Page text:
Journal of Vertebral Subluxation Research 2004; 2004(1): 1-9
Objective: The objective of this article is threefold: to examine the role of head and neck trauma as a contributing factor to the onset of Multiple Sclerosis (MS) and Parkinson’s disease (PD); to explore the diagnosis and treatment of trauma-induced injury to the upper cervical spine through the use of protocol developed by the International Upper Cervical Chiropractic Association (IUCCA); and to investigate the potential for improving and arresting MS and PD through the correction of traumainduced upper cervical injury. Data from 81 MS and PD patients who recalled prior trauma, presented with upper cervical injuries, and received care according to the above protocol are reviewed.
Clinical Features: Each patient was examined and cared for in the author’s private practice in an uncontrolled, non-randomized environment over a five-year period. Of the 81 MS and PD patients, 78 recalled that they had experienced at least one head or neck trauma prior to the onset of the disease. In order of frequency, patients reported that they were involved in auto accidents (39 patients); sporting accidents, such as skiing, horseback riding, cycling, and football (29 patients); or falls on icy sidewalks or down stairs (16 patients). The duration between the traumatic event and disease onset varied from two months to 30 years.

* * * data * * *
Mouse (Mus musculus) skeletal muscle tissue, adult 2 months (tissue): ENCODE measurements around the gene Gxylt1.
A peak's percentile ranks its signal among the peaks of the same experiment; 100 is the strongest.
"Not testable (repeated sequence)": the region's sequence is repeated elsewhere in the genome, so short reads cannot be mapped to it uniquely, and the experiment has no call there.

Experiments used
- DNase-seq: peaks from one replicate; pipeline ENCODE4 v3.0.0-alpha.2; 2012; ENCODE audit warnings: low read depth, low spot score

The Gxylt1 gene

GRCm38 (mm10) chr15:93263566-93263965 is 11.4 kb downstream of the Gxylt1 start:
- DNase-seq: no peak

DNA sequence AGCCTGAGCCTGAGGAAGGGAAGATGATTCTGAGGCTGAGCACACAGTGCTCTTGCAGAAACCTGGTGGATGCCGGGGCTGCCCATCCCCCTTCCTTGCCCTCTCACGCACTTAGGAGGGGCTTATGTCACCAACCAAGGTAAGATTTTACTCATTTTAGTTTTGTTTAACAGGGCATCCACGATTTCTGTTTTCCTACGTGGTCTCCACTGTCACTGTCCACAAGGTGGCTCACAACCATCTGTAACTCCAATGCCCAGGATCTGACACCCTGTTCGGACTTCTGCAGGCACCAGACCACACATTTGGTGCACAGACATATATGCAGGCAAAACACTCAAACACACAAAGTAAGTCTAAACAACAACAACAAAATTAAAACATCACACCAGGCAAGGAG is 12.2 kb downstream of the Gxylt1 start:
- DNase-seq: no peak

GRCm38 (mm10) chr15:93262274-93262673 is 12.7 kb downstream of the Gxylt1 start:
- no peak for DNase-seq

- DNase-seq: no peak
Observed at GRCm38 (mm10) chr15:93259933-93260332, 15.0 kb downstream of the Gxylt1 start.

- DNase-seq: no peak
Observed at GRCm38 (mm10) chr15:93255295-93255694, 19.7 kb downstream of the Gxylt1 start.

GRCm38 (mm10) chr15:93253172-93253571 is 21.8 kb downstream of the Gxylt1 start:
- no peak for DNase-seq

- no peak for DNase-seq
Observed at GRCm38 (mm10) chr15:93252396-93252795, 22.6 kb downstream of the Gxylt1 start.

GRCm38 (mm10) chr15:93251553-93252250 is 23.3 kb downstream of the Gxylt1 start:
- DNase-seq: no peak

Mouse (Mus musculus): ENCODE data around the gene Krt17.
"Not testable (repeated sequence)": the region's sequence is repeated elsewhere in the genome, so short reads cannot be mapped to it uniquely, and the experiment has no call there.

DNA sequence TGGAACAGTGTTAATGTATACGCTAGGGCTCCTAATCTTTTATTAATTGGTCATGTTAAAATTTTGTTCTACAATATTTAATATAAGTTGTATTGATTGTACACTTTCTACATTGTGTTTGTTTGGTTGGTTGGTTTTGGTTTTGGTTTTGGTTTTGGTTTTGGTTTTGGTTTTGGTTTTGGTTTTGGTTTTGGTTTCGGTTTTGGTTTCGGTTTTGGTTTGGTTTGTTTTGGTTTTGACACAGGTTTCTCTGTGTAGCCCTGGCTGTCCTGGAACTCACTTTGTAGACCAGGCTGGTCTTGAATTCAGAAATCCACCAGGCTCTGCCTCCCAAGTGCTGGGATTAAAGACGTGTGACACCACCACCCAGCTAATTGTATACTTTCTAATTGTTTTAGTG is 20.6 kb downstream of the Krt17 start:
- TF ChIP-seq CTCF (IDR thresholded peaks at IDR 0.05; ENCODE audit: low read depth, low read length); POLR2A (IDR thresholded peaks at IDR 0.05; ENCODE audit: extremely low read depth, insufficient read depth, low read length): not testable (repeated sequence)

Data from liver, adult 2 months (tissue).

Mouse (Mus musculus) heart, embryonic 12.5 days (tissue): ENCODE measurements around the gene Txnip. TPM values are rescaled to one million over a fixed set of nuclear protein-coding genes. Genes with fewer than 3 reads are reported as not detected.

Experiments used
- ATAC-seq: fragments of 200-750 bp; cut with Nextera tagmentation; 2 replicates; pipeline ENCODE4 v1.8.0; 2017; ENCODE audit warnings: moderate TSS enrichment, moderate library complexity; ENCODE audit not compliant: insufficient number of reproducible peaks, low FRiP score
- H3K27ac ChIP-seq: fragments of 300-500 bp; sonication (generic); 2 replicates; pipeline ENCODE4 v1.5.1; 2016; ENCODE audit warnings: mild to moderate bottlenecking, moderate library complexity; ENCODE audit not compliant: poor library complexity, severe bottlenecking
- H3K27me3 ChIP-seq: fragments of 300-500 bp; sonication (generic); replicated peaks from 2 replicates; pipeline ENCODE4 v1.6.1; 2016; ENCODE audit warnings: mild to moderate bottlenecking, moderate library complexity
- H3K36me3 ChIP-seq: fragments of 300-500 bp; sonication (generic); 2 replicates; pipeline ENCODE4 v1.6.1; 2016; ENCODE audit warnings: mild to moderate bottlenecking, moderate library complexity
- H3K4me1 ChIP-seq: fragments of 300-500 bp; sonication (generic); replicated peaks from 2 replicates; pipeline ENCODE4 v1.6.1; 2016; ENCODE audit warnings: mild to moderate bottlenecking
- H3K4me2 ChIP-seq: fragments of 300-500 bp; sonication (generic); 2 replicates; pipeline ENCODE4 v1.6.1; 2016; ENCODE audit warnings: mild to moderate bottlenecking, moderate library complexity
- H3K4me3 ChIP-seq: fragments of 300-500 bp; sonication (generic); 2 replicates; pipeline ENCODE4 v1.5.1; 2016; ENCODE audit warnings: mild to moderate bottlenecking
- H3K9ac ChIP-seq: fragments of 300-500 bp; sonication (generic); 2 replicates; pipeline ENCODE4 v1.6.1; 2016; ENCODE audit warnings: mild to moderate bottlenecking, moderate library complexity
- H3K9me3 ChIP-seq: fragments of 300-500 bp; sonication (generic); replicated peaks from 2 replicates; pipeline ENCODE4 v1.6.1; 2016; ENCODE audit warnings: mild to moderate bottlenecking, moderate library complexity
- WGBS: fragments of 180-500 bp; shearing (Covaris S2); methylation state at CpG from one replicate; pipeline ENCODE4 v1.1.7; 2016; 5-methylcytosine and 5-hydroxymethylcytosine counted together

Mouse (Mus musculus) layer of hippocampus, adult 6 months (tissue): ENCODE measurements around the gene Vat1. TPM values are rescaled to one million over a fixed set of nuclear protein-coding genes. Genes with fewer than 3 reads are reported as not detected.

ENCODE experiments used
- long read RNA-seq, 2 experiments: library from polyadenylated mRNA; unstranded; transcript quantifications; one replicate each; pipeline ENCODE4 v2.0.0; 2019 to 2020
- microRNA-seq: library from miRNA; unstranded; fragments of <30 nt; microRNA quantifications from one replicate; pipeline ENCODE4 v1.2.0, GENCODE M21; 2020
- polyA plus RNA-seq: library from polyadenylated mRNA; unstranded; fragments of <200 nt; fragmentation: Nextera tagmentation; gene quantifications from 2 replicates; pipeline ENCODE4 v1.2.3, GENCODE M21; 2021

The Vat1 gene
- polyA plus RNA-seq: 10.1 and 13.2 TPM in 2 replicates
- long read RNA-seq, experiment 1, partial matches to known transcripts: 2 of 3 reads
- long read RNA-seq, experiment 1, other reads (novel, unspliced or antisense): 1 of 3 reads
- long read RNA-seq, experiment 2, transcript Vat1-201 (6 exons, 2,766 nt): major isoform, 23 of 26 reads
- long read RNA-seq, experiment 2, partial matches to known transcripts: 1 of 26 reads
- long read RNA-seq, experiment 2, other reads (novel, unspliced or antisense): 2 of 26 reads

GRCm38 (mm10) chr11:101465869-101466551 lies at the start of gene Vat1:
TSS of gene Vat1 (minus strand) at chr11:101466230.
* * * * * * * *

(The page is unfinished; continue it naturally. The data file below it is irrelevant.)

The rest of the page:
Intervention and Outcome: Two diagnostic tests, paraspinal digital infrared imaging and laser-aligned radiography, were performed according to IUCCA protocol. These tests objectively identify trauma-induced upper cervical subluxations (misalignment of the upper cervical spine from the neural canal) and resulting neuropathophysiology. Upper cervical subluxations were found in all 81 cases. After administering treatment to correct their upper cervical injuries, 40 of 44 (91%) MS cases and 34 of 37 (92%) PD cases showed symptomatic improvement and no further disease progression during the care period.
Conclusion: A causal link between trauma-induced upper cervical injury and disease onset for both MS and PD appears to exist. Correcting the injury to the upper cervical spine through the use of IUCCA protocol may arrest and reverse the progression of both MS and PD. Further study in a controlled, experimental environment with a larger sample size is recommended.